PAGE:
14 – 15 December 2019, Fukushima Dialogue "Talking about the 9-year trajectory"
The theme of this Fukushima Dialogue, held in Fukushima city the first time in some years, was to reflect on the time flow of eight years and seven months after the Great East Japan Earthquake and the nuclear accident up to now.
We will have the tenth anniversary of the disaster in March 2021, and expect that various events will be organized to look back the ten years around the day. This theme was set because we thought now is the time we may be able to reflect in tranquility before such busy time arrives, while people are generally becoming less interested in the nuclear accident.
Day 1: December 14th (Saturday)
In the morning of 14th, we visited Sasaki Farm, a dairy farm in Fukushima city. The farm started about 60 years ago and now they keep about 30 Holstein cows. It has been the only farm in Fukushima city which produces milk, processes and sells it within own farm. Almost all of their customers are in Fukushima city.
At the time of the disaster in 2011, shipping of milk was suspended and milked milk had to be thrown away for about a month. After a month, as a result of inspection, suspension of shipping was lifted and they could resume producing and shipping.
Now they have a café in their premise and sell soft ice cream made from their own milk. This year they started selling cheese made in the farm. Though only
influence of the nuclear disaster on production which still remains is regular inspection of radioactive material,
the number of customers of milk delivery within Fukushima city is less compared with that of before disaster, and the sales has not recovered yet even if the ones of newly started business is included.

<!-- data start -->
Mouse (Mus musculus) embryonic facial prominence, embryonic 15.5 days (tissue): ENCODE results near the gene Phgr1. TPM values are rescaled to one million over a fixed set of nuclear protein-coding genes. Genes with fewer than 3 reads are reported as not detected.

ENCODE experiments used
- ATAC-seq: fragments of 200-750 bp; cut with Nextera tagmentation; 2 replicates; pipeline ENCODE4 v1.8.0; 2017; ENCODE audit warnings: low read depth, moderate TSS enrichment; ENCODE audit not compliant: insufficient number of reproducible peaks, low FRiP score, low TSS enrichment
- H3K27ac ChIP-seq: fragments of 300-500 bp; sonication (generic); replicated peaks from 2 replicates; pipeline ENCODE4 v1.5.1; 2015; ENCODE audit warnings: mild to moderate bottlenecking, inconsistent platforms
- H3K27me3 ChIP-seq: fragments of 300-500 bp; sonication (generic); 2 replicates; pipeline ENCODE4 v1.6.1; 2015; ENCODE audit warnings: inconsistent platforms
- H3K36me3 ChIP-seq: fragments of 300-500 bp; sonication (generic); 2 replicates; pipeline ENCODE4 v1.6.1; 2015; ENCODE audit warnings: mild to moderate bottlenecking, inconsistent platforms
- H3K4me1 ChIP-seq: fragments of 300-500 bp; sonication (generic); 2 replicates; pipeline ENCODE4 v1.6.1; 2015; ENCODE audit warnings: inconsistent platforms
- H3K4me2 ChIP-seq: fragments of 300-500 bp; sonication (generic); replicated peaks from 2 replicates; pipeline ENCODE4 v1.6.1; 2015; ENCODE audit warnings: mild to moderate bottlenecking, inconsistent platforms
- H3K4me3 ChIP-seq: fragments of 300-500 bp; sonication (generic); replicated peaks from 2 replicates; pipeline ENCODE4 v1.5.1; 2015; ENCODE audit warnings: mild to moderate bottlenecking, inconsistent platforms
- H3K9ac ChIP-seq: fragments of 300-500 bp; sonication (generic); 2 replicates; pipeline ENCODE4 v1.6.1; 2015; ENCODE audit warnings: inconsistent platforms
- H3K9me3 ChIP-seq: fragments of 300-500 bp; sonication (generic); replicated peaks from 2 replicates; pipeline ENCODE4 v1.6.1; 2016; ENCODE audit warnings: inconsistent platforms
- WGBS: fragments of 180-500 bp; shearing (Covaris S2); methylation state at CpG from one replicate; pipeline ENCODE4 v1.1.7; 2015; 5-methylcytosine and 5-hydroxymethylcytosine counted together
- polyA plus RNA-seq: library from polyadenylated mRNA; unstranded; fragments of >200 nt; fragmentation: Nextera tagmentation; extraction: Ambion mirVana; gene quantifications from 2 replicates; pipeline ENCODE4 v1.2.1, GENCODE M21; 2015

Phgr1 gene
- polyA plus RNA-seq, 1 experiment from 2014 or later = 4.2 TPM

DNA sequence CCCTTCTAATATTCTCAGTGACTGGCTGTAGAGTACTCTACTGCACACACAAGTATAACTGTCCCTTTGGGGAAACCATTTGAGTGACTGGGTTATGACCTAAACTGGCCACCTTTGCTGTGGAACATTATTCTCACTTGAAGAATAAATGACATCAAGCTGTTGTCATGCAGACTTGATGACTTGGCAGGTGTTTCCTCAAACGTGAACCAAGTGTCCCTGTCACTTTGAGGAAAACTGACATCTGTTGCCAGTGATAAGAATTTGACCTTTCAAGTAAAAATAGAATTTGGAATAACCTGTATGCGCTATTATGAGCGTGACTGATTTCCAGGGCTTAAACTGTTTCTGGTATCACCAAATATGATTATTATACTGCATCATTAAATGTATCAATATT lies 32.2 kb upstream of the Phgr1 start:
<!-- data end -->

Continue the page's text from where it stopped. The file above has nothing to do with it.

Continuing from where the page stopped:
In the afternoon of the 14th, participants made presentation in a room on the 3rd floor of Corasse Fukushima.
We invited those who joined in the past dialogue so that we would be able to know the changes in situation between then and now.
Mr. Muneo Kanno of ‘Fukushima Saisei no Kai’ (Resurrection of Fukushima) of Iitate village, established the organization in 2012. There many people gather for activities, including those from outside prefecture and researchers from Tokyo.
They carried out demonstration tests of agricultural products before evacuation order was lifted, and have made steady progress. Many people including those from abroad and outside the prefecture still gather for learning and training even after the evacuation order was lifted.
However, the stark reality that 75% of former residents live outside the village after the evacuation order lifting, and registered number of residents decreased by 700 (as of the end of September 2019) compared with the time when the order was lifted was also spoken. He said with passion that he will continue his challenge with cooperation of the members for reconstruction of the village.
Then Ms. Yoshimi Arai of Life for Mothers, Date city, talked about her. Right after the accident, when she returned to home from evacuation outside Fukushima prefecture, she had concerns about radiation and distrust for administration and specialists, and she felt isolated as she could not find anyone to share her feelings. Later she established ‘Date mama clover no Kai,’ a circle for mothers who returned from evacuation. There having many gatherings she was able to share her concerns and thoughts with others and became relieved as it was not only her who had such feelings.
Ms. Arai’s home is located in the ‘C’ area which was not subject of decontamination by Date City, and her home was not decontaminated even if she presented a petition. Therefore, she decontaminated her home by herself with cooperation of friends. “How brighten up I felt when it was completed!” said she.
Later she became to be involved in operation of ‘Date-monmo no Ie,’ salon for mothers who returned from evacuation, as staff of NPO Ryozen Satoyama Gakko. In her activities, she had opportunities to exchange with staff of Date city hall and specialists. Talking frankly with administration staff those who she used to distrusted, she began to feel that they are also residents of the city like her. She measures radiation dose herself, and according to the self-determined criteria, she is now able to live without concerns. ‘Date-monmo no Ie’ published a booklet